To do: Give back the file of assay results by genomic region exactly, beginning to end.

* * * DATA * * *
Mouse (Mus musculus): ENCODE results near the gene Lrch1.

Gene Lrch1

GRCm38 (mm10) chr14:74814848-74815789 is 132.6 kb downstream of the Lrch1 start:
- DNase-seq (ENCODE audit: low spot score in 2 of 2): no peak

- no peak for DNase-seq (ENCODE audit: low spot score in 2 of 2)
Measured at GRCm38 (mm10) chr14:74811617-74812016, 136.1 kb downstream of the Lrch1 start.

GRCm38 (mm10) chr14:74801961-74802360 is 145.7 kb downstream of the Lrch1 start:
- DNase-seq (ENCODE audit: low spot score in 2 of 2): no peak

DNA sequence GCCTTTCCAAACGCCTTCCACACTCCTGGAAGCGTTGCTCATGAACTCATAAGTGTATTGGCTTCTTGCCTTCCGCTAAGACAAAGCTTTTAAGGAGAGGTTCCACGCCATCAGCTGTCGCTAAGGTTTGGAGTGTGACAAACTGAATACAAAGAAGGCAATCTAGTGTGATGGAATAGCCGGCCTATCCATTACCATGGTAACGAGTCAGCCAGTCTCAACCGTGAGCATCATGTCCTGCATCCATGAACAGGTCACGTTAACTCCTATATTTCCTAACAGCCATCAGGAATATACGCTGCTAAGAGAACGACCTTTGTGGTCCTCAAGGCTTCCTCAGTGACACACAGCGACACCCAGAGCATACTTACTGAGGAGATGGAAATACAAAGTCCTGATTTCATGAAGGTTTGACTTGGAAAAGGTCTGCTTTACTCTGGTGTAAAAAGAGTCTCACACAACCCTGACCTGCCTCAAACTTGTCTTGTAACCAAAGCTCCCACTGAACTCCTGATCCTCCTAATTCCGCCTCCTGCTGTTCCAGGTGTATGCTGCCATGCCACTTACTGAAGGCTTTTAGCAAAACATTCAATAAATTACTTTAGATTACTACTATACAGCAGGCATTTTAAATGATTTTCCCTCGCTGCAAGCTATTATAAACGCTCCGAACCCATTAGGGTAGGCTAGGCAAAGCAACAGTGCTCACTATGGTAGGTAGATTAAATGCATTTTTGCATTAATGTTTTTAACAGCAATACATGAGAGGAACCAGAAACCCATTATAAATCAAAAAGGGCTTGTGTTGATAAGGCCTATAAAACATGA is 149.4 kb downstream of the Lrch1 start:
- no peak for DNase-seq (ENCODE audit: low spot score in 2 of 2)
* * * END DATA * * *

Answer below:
Mouse (Mus musculus): ENCODE results near the gene Lrch1.

Gene Lrch1

GRCm38 (mm10) chr14:74814848-74815789 is 132.6 kb downstream of the Lrch1 start:
- DNase-seq (ENCODE audit: low spot score in 2 of 2): no peak

- no peak for DNase-seq (ENCODE audit: low spot score in 2 of 2)
Measured at GRCm38 (mm10) chr14:74811617-74812016, 136.1 kb downstream of the Lrch1 start.

GRCm38 (mm10) chr14:74801961-74802360 is 145.7 kb downstream of the Lrch1 start:
- DNase-seq (ENCODE audit: low spot score in 2 of 2): no peak

DNA sequence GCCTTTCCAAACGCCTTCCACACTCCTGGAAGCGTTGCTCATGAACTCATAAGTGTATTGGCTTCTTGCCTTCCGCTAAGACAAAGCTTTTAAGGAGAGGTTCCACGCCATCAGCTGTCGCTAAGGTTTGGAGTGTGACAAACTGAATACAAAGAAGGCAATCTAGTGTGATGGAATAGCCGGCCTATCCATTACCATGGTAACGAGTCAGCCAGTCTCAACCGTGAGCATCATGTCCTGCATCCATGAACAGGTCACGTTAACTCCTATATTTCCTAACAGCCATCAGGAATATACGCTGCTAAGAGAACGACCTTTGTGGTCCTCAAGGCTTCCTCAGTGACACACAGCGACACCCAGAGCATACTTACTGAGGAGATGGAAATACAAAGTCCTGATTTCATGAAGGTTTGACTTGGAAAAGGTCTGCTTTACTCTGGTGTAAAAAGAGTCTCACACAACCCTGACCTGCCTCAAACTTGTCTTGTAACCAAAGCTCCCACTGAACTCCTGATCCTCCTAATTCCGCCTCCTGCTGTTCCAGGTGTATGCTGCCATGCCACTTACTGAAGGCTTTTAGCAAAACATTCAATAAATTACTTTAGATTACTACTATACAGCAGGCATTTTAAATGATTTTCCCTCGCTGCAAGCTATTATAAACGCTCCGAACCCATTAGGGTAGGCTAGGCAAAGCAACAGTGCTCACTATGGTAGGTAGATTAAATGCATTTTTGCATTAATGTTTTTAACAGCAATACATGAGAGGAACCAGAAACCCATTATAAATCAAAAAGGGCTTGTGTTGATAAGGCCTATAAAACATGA is 149.4 kb downstream of the Lrch1 start:
- no peak for DNase-seq (ENCODE audit: low spot score in 2 of 2)